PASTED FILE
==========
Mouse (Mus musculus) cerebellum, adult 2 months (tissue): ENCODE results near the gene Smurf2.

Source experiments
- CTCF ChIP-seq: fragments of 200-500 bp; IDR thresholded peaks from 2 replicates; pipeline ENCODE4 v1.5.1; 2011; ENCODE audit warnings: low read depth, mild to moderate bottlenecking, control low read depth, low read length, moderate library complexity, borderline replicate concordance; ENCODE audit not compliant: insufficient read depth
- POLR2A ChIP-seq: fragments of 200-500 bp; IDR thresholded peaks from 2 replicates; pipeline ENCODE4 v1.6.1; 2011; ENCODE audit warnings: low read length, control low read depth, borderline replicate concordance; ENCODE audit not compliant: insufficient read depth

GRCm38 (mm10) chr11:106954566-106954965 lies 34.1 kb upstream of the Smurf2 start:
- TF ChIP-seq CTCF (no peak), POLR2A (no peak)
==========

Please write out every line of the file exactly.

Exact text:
Mouse (Mus musculus) cerebellum, adult 2 months (tissue): ENCODE results near the gene Smurf2.

Source experiments
- CTCF ChIP-seq: fragments of 200-500 bp; IDR thresholded peaks from 2 replicates; pipeline ENCODE4 v1.5.1; 2011; ENCODE audit warnings: low read depth, mild to moderate bottlenecking, control low read depth, low read length, moderate library complexity, borderline replicate concordance; ENCODE audit not compliant: insufficient read depth
- POLR2A ChIP-seq: fragments of 200-500 bp; IDR thresholded peaks from 2 replicates; pipeline ENCODE4 v1.6.1; 2011; ENCODE audit warnings: low read length, control low read depth, borderline replicate concordance; ENCODE audit not compliant: insufficient read depth

GRCm38 (mm10) chr11:106954566-106954965 lies 34.1 kb upstream of the Smurf2 start:
- TF ChIP-seq CTCF (no peak), POLR2A (no peak)